They're currently facing a lot of lobbying from the existing broadband monopolies because they're building direct competition to them, this is an unnecessary fight. Particularly when their ultimate goal is just to get fast high quality internet.
Build it as an OAN instead and let CenturyLink, Comcast, Charter, etc, lease it. But also let new smaller players lease it too. Instead of fighting the big guys, get them onboard with this plan.
The big guys won't LOVE it because they still lose their monopolistic stranglehold, but at least you aren't using public revenue to push them out of the market. You're using public revenue to create a road that any business can use for an equal fee.
In any regard your local citizens get: Faster internet, more choice of ISPs, and perhaps lower prices due to more competition. Let citizens be the "king maker" by choosing their own ISP.
I really can't imagine the response from larger incumbents being any different if this sort of format were being proposed. Why accept any competition at all when you can have none or almost none?
Because that won't last forever. One top-level comment here lays out how much money the incumbents spent to defeat such measures, and they still lose. Incumbents such as Comcast appear to be so hated that the only thing keeping them in place are monopoly deals written years ago. IOW, they are not going to get widespread public support.
Without public support, they rely on cronyism and old regulatory deals. They would do well to at least have a plan for how they would fit in this new world order (and I would be shocked if they didn't), if for no other reason than to not be caught off guard when the tide changes.
Relatively few places have the ability to do ballot measures like this, and the feds will make it more and more onerous to comply with various regulations.
By my count, 33 states make it even easier to build municipal broadband than Colorado, including most of the big ones (CA, NY, IL, NJ, PA, TX, MA): https://motherboard.vice.com/en_us/article/qkvn4x/the-21-law.... Most have no restrictions on such networks at all.
I'm not super knowledgeable in the field, but it's also my understanding that it's much, much harder to do TV + Internet, while just Internet is significantly easier. A lot of the shady deals with municipalities and regulations involve the TV part of things.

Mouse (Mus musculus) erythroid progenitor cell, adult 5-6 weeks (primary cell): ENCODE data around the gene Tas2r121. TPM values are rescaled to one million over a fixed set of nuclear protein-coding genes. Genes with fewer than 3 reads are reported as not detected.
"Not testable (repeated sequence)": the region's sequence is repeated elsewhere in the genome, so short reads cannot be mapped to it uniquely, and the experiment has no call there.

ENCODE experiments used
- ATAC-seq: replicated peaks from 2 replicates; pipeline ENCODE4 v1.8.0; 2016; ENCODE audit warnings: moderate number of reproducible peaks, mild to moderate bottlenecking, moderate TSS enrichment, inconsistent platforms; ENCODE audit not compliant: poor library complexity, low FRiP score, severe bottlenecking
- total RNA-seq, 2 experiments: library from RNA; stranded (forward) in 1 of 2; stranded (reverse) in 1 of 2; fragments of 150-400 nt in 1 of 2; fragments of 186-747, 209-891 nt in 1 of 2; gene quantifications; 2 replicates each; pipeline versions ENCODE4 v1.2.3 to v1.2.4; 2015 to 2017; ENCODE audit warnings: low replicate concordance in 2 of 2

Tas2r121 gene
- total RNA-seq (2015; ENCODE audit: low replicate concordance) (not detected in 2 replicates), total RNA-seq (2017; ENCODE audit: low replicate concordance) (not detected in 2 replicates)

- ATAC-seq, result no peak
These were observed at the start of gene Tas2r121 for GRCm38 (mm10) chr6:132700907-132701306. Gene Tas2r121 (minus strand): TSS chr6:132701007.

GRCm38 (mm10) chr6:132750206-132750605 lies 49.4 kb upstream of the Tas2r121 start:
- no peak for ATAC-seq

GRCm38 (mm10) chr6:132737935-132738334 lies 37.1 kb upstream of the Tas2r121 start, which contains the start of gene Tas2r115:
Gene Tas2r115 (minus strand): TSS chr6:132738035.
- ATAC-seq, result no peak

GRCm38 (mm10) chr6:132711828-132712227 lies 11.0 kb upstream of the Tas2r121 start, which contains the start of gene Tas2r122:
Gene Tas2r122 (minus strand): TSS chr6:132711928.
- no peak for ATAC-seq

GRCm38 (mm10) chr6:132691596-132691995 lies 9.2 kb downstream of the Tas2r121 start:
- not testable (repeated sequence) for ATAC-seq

I'd personally be happy with just one hassle-free, super fast pipe just for the internet, relying on Netflix, Youtube, Hulu, Amazon, Twitch, Crunchyroll, etc for all of my TV needs (that's what I do right now already). But it seems that the majority is not willing to give up cable TV entirely, and that limits the target audience.
Why should the businesses get preferable treatment to individuals or citizens?
There is now point running more than 1 fiber optic cable to each house just like there isn't a point running more than one electricity or gas line to each house.
All the more reason not to let Comcast use it.
Once you assume the city is both building the fiber and providing services over the fiber, I'm not sure if also making it an OAN makes sense anymore?
Telephony / VOIP
Television channels, especially sports
Free/sponsored content (NBC etc)
"security" virus protection etc
Home security systems
As for your third question: probably yes, heh.
hypothetically the actual internet bandwidth itself. cities could provide a nice big fiber network, and then let independent companies actually bring in the internet connection(s) that they're going to resell.
The downside is that when you call the "ISP" they pass the buck to the wire company, who usually passes it right back and your Internet never gets fixed.
hypothetically the actual internet bandwidth itself.
That's a commodity, so having faux competition to resell commodity transit/peering seems like it would just add overhead. Also, splitting a market between multiple small ISPs potentially reduces their volume discounts.
So what are you talking about?
If the other companies can't compete because their prices are too high, well sucks to be them.
The only thing that matters is the consumers.
It's no longer true that the US lags behind on Internet access speeds.